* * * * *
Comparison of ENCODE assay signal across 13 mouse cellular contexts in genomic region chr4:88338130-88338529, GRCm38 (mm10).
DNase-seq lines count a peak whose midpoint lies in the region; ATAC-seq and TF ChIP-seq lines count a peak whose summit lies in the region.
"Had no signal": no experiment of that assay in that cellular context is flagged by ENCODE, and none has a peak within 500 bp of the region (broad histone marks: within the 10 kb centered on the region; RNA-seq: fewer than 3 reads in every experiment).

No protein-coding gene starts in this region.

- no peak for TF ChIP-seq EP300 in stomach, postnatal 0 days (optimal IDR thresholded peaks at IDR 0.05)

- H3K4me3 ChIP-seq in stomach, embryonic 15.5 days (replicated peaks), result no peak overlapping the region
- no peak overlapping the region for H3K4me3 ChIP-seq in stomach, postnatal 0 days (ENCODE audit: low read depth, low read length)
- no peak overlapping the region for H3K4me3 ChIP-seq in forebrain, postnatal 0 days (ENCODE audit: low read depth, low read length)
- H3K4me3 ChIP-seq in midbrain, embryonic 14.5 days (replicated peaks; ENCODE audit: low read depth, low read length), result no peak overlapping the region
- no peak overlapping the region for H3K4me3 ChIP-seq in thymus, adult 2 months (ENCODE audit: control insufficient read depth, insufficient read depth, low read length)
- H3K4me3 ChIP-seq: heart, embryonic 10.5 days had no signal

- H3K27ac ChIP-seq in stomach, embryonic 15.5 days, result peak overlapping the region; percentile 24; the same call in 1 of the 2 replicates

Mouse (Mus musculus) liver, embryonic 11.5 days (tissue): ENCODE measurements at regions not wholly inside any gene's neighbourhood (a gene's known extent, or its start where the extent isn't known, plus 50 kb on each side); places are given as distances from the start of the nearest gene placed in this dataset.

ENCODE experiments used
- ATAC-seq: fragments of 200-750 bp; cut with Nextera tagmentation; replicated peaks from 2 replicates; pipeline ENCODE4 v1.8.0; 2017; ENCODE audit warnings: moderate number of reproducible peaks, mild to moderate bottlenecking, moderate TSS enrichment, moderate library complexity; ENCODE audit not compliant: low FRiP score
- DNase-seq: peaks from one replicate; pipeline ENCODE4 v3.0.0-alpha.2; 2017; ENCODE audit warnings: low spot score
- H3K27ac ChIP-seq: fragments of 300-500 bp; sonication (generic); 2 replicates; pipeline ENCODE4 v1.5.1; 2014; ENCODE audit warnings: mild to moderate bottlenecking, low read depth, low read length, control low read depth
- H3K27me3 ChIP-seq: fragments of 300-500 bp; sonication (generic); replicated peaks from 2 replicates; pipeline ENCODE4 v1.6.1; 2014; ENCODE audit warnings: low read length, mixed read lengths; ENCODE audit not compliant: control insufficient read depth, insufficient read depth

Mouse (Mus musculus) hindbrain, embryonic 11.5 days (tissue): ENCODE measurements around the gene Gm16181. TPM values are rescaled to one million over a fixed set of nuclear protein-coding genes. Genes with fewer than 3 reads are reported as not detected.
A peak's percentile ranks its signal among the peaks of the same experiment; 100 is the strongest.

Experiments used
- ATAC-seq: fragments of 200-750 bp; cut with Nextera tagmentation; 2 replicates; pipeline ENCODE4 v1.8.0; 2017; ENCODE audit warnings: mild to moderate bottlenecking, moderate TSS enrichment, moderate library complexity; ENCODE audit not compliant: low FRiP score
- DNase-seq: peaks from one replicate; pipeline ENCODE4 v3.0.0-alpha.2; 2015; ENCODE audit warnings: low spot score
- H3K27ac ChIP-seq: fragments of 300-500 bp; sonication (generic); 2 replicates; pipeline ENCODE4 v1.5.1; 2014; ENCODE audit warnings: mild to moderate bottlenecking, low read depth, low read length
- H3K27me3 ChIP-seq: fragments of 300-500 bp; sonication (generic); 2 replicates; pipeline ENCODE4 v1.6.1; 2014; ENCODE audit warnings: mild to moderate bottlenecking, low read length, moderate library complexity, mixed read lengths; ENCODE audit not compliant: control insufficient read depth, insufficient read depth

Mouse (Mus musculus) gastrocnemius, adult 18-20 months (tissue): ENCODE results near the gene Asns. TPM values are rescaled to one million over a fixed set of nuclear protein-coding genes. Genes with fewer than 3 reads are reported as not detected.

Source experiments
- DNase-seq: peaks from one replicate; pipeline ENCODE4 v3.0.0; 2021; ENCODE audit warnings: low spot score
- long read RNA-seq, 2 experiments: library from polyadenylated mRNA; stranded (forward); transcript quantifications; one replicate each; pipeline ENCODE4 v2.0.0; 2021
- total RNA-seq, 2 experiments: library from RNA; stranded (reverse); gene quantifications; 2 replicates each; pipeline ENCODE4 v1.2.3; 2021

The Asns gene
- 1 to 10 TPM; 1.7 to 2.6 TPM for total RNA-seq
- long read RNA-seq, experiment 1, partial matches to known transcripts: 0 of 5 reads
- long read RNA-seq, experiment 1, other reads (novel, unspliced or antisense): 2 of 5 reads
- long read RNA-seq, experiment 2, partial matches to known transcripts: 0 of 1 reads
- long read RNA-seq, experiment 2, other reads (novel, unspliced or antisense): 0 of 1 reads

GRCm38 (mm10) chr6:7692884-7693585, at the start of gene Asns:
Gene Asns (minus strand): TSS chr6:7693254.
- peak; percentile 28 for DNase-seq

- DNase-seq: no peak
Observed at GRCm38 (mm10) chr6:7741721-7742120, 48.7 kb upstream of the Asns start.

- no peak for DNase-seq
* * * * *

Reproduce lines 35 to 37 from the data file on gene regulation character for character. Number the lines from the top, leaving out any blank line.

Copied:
- long read RNA-seq, experiment 2, partial matches to known transcripts: 0 of 1 reads
- long read RNA-seq, experiment 2, other reads (novel, unspliced or antisense): 0 of 1 reads

GRCm38 (mm10) chr6:7692884-7693585, at the start of gene Asns: